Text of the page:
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Lincoln's emancipation programme.

The South has given its answer to Lincoln's programme of emancipation at Fredericksburg and Murfreesboro'. If he wanted to know in advance what would be the effect of his prominent proclamation, he has probably by this time ally enlightened. The South does not his manifesto with words. "She leans upon her bloodstained sword," indifferent alike whether he oils his speech with soft, conservative blarney, or whether he bowls forth the threats of the incendiary and murderer. When he comes near enough, she strikes, and sends his myrmidons reeling back, bloody and dying, to their master. So far as his promising of a St. Domingo campaign is expected to intimidate our people, he may decide whether the late battles give any taken of such influence so far as it is designed to operate upon the servile population, he might as well proclaim emancipation to the serfs in Africa. When he undertaken to give practical operation to his policy, by organizing and sending among us negro regiments, we shall knew how to deal with such an emergency. It will, then, be a literal hoisting of "the black flag" by his own hands, and his sable standard will not be recognized as entitled to the protection of the rules of civilized war. The black barbarians will be dealt with according to the State laws already in existence for such offences and their white companions will be subjected to the same capital punishment.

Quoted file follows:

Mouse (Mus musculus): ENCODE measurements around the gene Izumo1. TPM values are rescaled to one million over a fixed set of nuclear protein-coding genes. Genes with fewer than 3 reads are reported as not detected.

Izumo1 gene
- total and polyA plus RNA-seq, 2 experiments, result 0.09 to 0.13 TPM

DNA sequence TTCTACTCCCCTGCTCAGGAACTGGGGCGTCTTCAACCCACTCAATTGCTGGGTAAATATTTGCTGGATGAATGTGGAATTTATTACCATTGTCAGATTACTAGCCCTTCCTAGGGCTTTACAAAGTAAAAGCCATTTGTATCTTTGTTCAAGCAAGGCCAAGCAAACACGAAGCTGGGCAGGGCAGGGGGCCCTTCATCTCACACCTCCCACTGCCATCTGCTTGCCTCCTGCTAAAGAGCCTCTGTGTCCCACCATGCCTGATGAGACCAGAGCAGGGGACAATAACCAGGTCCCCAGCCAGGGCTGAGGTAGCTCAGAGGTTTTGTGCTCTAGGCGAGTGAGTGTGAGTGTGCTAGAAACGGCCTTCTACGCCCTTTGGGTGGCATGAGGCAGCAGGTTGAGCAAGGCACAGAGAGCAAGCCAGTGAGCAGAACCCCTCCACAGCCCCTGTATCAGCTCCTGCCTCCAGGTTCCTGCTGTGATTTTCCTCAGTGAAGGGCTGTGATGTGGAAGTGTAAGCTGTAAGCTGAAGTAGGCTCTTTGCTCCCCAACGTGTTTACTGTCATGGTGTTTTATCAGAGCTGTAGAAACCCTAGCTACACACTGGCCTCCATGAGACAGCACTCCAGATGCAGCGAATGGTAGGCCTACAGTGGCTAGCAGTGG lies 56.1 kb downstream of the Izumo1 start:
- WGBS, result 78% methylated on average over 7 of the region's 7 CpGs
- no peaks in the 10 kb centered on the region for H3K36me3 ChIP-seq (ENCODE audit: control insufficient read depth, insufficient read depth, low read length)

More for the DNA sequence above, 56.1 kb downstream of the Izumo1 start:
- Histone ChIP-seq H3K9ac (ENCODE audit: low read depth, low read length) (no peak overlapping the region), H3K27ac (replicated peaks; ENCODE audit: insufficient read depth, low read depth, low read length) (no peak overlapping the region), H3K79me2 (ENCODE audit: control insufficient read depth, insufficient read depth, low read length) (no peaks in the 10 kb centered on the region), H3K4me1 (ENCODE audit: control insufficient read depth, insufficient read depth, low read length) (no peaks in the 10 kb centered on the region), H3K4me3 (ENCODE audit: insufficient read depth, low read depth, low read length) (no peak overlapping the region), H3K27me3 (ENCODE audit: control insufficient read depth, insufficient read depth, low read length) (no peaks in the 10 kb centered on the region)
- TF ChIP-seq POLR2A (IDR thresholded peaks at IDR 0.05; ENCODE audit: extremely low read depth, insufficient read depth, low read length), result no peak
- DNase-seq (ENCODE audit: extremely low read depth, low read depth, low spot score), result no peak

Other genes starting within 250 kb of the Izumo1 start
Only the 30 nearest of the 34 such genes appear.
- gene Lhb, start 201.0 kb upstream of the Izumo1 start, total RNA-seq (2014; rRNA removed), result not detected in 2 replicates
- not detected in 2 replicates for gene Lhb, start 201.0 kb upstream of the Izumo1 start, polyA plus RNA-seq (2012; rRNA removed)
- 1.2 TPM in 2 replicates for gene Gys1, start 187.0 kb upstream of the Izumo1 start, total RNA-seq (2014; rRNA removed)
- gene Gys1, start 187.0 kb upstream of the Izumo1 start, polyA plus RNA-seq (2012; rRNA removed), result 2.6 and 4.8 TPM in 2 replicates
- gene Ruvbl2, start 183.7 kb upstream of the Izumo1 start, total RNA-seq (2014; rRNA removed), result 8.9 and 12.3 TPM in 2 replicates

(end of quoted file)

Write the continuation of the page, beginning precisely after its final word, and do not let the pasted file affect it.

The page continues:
But no proclamation which the Yankees have issued, or may issue, will have the slightest effect upon the slave population of the South. Wherever his armies have penetrated, they have kidnapped every negro they could lay their hands on, and, proclamation or no proclamation, whenever they are able, they will to do the same. But beyond the lines of the Federal army, slavery will continue intact and impregnable as the rock of Gibraltar. It is a good deal older than any earthly Government, and it will last a good deal longer than any throne or republic of the earth. "Cursed be Cansan; a servant of servants shall he be to his brethren," is a proclamation which even the mighty Abraham Lincoln cannot abolish.

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